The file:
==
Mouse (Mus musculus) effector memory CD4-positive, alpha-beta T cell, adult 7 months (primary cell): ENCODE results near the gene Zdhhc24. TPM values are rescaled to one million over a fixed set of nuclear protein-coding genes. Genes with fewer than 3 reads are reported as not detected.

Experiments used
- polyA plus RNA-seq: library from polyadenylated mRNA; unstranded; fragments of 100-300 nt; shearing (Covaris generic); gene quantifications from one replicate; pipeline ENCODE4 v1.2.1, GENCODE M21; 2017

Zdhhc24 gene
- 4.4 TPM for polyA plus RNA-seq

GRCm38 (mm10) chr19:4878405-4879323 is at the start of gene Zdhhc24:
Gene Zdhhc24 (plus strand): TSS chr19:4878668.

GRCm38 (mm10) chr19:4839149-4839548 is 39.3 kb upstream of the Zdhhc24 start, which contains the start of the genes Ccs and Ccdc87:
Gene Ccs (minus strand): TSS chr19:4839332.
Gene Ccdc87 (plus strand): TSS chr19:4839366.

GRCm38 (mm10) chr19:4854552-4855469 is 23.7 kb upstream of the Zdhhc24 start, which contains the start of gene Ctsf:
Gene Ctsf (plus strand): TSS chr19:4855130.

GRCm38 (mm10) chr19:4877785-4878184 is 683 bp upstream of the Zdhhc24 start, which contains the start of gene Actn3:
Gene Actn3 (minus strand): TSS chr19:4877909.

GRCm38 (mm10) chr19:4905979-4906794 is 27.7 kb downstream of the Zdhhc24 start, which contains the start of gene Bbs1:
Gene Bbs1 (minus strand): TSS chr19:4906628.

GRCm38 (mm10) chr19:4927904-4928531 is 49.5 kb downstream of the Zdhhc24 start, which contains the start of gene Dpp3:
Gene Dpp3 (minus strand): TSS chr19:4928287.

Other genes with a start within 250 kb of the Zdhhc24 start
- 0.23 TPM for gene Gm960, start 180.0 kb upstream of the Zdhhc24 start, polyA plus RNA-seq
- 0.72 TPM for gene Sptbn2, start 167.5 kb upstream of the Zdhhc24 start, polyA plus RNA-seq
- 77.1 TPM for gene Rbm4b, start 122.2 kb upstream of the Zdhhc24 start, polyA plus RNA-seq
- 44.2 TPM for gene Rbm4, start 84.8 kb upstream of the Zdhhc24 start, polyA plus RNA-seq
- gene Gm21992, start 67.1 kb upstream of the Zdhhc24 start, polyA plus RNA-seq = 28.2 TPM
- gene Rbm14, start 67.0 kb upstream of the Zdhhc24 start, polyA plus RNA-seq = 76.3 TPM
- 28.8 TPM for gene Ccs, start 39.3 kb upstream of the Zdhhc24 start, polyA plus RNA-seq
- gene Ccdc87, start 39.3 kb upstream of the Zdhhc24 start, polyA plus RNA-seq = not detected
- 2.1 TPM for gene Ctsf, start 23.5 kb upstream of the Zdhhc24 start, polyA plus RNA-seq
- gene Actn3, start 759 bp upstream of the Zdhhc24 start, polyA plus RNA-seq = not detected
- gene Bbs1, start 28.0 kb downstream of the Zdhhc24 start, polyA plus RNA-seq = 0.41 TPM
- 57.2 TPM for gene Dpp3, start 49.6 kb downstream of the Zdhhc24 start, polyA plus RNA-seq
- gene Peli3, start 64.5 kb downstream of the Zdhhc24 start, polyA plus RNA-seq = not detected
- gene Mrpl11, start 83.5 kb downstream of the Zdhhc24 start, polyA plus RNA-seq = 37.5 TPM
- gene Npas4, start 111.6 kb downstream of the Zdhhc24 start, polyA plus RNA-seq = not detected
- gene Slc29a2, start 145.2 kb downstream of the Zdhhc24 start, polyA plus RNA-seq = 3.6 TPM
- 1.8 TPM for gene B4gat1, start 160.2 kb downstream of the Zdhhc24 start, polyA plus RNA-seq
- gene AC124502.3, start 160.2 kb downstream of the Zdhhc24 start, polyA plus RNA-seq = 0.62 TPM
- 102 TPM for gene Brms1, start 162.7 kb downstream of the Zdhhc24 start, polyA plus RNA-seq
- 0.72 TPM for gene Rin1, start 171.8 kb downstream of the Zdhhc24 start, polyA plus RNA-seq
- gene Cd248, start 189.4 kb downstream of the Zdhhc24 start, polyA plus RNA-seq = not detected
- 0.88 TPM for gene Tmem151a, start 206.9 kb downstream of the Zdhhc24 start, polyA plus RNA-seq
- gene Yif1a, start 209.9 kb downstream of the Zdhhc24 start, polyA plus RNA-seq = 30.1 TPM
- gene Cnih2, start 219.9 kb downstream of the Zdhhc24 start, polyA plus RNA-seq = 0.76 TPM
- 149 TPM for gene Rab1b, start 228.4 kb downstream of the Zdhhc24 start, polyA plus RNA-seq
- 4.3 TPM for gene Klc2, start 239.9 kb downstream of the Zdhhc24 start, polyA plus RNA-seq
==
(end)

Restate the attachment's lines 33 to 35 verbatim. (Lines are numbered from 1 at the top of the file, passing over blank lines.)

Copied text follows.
- gene Mrpl11, start 83.5 kb downstream of the Zdhhc24 start, polyA plus RNA-seq = 37.5 TPM
- gene Npas4, start 111.6 kb downstream of the Zdhhc24 start, polyA plus RNA-seq = not detected
- gene Slc29a2, start 145.2 kb downstream of the Zdhhc24 start, polyA plus RNA-seq = 3.6 TPM